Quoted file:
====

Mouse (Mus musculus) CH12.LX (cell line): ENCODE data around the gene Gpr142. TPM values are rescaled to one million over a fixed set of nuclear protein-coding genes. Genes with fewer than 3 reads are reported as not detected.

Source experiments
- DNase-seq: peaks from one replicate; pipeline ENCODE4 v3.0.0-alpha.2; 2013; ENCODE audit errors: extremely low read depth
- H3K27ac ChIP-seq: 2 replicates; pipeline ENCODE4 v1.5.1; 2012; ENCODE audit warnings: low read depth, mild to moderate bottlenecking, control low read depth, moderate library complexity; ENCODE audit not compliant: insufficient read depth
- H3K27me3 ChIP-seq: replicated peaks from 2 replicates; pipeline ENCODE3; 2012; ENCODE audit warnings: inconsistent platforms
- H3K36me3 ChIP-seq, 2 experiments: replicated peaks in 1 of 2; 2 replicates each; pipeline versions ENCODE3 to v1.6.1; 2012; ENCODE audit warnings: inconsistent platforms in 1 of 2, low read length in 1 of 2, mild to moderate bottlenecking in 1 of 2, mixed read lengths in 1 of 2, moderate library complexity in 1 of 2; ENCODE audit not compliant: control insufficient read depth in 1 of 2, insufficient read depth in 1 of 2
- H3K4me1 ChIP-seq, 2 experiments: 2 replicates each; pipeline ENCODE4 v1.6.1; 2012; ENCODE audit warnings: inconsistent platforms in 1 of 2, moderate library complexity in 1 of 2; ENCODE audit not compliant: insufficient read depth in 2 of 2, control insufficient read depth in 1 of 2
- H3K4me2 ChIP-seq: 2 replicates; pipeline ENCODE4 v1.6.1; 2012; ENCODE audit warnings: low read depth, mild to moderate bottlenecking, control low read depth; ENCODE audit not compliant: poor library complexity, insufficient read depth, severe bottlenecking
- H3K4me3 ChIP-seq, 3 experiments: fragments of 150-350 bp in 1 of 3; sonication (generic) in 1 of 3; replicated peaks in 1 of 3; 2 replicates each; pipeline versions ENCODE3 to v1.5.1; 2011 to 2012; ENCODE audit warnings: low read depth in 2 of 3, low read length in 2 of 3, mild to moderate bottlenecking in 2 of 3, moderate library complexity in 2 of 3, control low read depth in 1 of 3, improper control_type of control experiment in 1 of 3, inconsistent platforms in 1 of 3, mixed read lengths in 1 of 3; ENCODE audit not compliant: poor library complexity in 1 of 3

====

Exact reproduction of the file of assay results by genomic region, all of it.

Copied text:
Mouse (Mus musculus) CH12.LX (cell line): ENCODE data around the gene Gpr142. TPM values are rescaled to one million over a fixed set of nuclear protein-coding genes. Genes with fewer than 3 reads are reported as not detected.

Source experiments
- DNase-seq: peaks from one replicate; pipeline ENCODE4 v3.0.0-alpha.2; 2013; ENCODE audit errors: extremely low read depth
- H3K27ac ChIP-seq: 2 replicates; pipeline ENCODE4 v1.5.1; 2012; ENCODE audit warnings: low read depth, mild to moderate bottlenecking, control low read depth, moderate library complexity; ENCODE audit not compliant: insufficient read depth
- H3K27me3 ChIP-seq: replicated peaks from 2 replicates; pipeline ENCODE3; 2012; ENCODE audit warnings: inconsistent platforms
- H3K36me3 ChIP-seq, 2 experiments: replicated peaks in 1 of 2; 2 replicates each; pipeline versions ENCODE3 to v1.6.1; 2012; ENCODE audit warnings: inconsistent platforms in 1 of 2, low read length in 1 of 2, mild to moderate bottlenecking in 1 of 2, mixed read lengths in 1 of 2, moderate library complexity in 1 of 2; ENCODE audit not compliant: control insufficient read depth in 1 of 2, insufficient read depth in 1 of 2
- H3K4me1 ChIP-seq, 2 experiments: 2 replicates each; pipeline ENCODE4 v1.6.1; 2012; ENCODE audit warnings: inconsistent platforms in 1 of 2, moderate library complexity in 1 of 2; ENCODE audit not compliant: insufficient read depth in 2 of 2, control insufficient read depth in 1 of 2
- H3K4me2 ChIP-seq: 2 replicates; pipeline ENCODE4 v1.6.1; 2012; ENCODE audit warnings: low read depth, mild to moderate bottlenecking, control low read depth; ENCODE audit not compliant: poor library complexity, insufficient read depth, severe bottlenecking
- H3K4me3 ChIP-seq, 3 experiments: fragments of 150-350 bp in 1 of 3; sonication (generic) in 1 of 3; replicated peaks in 1 of 3; 2 replicates each; pipeline versions ENCODE3 to v1.5.1; 2011 to 2012; ENCODE audit warnings: low read depth in 2 of 3, low read length in 2 of 3, mild to moderate bottlenecking in 2 of 3, moderate library complexity in 2 of 3, control low read depth in 1 of 3, improper control_type of control experiment in 1 of 3, inconsistent platforms in 1 of 3, mixed read lengths in 1 of 3; ENCODE audit not compliant: poor library complexity in 1 of 3